I was a master carpenter at a factory that made blasting caps. Part of my job was rigging, safely moving large, heavy things.
We had many single use tools in our factory - jigs, templates, reams, crimpers, burnishing tools, but the toolmakers, the top of our heap, had lathes, great big steel beds that would transform metal pieces into anything we needed.
An assembly worker could learn to use a single use dedicated tool in minutes. That’s why they were designed that way. But making the tools, from tiny wire punches to 10 foot wide rotating drums for mixing explosives, that was all done on lathes.
I ran the crew that relocated the toolmakers shop. We unbolted and moved a dozen multi-ton lathes. Then we had to install them in the new shop, dead level from all directions. The toolmakers were “helping” us, so I had to learn a lot about work.
A lathe operator is similar to a steamboat pilot. He has a different way of looking at the world, full of shifting sandbars, a different way of solving problems. His skill was imaging how to use a single mechanical turning motion to create whatever was needed.
I feel the same way when I watch a master programmer create a solution within the limits of a coding language, making something other experts said wasn’t possible.
I’m feeling the same way about computers. I do a lot of work on client site, so I favor a smaller laptop. I had one vice president order me a huge laptop, so I could “work on spreadsheets.” When I build spreadsheets, I give extra points for a single page with a portrait orientation. Easier for buyers to read. Easier to see if there is a big error hidden inside.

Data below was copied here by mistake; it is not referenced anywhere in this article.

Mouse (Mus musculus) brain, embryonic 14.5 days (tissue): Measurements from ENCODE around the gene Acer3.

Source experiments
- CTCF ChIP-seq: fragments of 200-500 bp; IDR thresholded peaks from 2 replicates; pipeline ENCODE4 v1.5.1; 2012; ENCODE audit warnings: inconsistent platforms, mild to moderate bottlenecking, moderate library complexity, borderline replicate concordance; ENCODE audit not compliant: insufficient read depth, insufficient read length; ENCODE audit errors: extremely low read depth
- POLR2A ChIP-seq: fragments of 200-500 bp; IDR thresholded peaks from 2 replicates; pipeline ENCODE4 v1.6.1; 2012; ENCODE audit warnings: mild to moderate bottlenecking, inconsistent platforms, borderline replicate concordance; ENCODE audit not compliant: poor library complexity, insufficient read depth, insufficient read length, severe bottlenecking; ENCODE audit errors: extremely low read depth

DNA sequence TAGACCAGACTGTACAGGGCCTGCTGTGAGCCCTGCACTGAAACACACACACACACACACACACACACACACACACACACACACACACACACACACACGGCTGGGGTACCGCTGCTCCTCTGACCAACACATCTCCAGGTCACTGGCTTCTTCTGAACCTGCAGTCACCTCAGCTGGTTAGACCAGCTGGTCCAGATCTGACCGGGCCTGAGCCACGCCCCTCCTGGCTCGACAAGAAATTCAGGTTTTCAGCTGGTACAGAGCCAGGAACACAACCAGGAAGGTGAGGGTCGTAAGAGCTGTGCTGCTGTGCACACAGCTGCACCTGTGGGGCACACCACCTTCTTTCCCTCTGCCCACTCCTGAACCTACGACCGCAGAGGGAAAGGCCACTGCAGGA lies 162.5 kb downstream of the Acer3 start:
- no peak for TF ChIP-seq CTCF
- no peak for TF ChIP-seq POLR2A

Recently, I got to watch an Android smartphone artist. Of course he didn’t need a watch, a pen, or a notebook. But he was also plugged into the internet as well as I can be. He was monitoring people communicating with him, answering questions, getting alerts, posting, seeing who he knew in the surrounding buildings, much more than I can do, when I take time out to withdraw to a quiet space with my laptop.
He reminded me of a toolmaker. Rethinking his assignments so he could complete them on a computer that he keeps in a pants pocket.
Me? I’ve got a “send and end” phone. It’s venerable. Works great! Maybe it’s time to change...
June 12 is the next Capital Technology Management Hub featuring Sales Lab's Rainmaker 14 – The Myth of Full Capacity - 300 seconds of pure profit. The featured speaker will be Cory Lebson of Lebsontech LLC, presenting User Experience: What it Means & Why a Technology Manager Should Care!